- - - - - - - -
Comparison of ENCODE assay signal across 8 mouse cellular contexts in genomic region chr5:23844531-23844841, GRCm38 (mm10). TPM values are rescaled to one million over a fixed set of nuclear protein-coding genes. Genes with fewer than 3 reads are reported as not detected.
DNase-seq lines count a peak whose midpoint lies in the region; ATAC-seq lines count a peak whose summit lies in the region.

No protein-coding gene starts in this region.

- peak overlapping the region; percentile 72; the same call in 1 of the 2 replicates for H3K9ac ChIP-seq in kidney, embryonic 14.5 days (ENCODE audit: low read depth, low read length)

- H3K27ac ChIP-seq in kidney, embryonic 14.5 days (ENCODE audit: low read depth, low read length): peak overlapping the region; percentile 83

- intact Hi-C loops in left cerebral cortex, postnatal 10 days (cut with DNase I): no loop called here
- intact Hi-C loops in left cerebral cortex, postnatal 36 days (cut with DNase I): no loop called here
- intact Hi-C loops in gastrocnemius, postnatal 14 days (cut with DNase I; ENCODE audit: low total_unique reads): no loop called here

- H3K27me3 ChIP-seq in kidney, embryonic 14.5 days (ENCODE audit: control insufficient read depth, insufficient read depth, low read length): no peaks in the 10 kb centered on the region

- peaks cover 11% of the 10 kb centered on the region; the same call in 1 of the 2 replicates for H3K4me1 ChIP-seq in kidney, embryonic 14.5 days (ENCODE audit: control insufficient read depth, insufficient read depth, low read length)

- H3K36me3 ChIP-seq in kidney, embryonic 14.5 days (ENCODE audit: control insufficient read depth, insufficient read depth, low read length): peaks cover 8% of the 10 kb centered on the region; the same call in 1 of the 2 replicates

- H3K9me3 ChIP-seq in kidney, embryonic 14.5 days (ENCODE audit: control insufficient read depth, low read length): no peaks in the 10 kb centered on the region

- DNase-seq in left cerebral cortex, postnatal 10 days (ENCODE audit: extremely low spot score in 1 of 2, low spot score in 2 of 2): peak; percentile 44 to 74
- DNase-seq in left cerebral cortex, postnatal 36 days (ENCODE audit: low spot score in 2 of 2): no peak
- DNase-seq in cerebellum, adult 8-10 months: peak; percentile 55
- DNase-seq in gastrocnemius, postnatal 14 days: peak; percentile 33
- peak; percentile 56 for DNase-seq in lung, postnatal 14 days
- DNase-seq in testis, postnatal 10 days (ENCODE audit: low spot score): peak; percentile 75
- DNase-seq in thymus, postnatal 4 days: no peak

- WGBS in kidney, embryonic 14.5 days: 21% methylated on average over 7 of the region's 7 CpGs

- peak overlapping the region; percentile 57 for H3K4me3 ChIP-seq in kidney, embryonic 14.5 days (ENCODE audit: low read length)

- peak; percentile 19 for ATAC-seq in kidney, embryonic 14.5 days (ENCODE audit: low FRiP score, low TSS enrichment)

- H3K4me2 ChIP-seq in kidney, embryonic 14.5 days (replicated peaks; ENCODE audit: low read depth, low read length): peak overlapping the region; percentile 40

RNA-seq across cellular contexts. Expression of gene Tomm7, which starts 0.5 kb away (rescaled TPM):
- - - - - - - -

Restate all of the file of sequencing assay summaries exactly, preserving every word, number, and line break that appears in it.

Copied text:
Comparison of ENCODE assay signal across 8 mouse cellular contexts in genomic region chr5:23844531-23844841, GRCm38 (mm10). TPM values are rescaled to one million over a fixed set of nuclear protein-coding genes. Genes with fewer than 3 reads are reported as not detected.
DNase-seq lines count a peak whose midpoint lies in the region; ATAC-seq lines count a peak whose summit lies in the region.

No protein-coding gene starts in this region.

- peak overlapping the region; percentile 72; the same call in 1 of the 2 replicates for H3K9ac ChIP-seq in kidney, embryonic 14.5 days (ENCODE audit: low read depth, low read length)

- H3K27ac ChIP-seq in kidney, embryonic 14.5 days (ENCODE audit: low read depth, low read length): peak overlapping the region; percentile 83

- intact Hi-C loops in left cerebral cortex, postnatal 10 days (cut with DNase I): no loop called here
- intact Hi-C loops in left cerebral cortex, postnatal 36 days (cut with DNase I): no loop called here
- intact Hi-C loops in gastrocnemius, postnatal 14 days (cut with DNase I; ENCODE audit: low total_unique reads): no loop called here

- H3K27me3 ChIP-seq in kidney, embryonic 14.5 days (ENCODE audit: control insufficient read depth, insufficient read depth, low read length): no peaks in the 10 kb centered on the region

- peaks cover 11% of the 10 kb centered on the region; the same call in 1 of the 2 replicates for H3K4me1 ChIP-seq in kidney, embryonic 14.5 days (ENCODE audit: control insufficient read depth, insufficient read depth, low read length)

- H3K36me3 ChIP-seq in kidney, embryonic 14.5 days (ENCODE audit: control insufficient read depth, insufficient read depth, low read length): peaks cover 8% of the 10 kb centered on the region; the same call in 1 of the 2 replicates

- H3K9me3 ChIP-seq in kidney, embryonic 14.5 days (ENCODE audit: control insufficient read depth, low read length): no peaks in the 10 kb centered on the region

- DNase-seq in left cerebral cortex, postnatal 10 days (ENCODE audit: extremely low spot score in 1 of 2, low spot score in 2 of 2): peak; percentile 44 to 74
- DNase-seq in left cerebral cortex, postnatal 36 days (ENCODE audit: low spot score in 2 of 2): no peak
- DNase-seq in cerebellum, adult 8-10 months: peak; percentile 55
- DNase-seq in gastrocnemius, postnatal 14 days: peak; percentile 33
- peak; percentile 56 for DNase-seq in lung, postnatal 14 days
- DNase-seq in testis, postnatal 10 days (ENCODE audit: low spot score): peak; percentile 75
- DNase-seq in thymus, postnatal 4 days: no peak

- WGBS in kidney, embryonic 14.5 days: 21% methylated on average over 7 of the region's 7 CpGs

- peak overlapping the region; percentile 57 for H3K4me3 ChIP-seq in kidney, embryonic 14.5 days (ENCODE audit: low read length)

- peak; percentile 19 for ATAC-seq in kidney, embryonic 14.5 days (ENCODE audit: low FRiP score, low TSS enrichment)

- H3K4me2 ChIP-seq in kidney, embryonic 14.5 days (replicated peaks; ENCODE audit: low read depth, low read length): peak overlapping the region; percentile 40

RNA-seq across cellular contexts. Expression of gene Tomm7, which starts 0.5 kb away (rescaled TPM):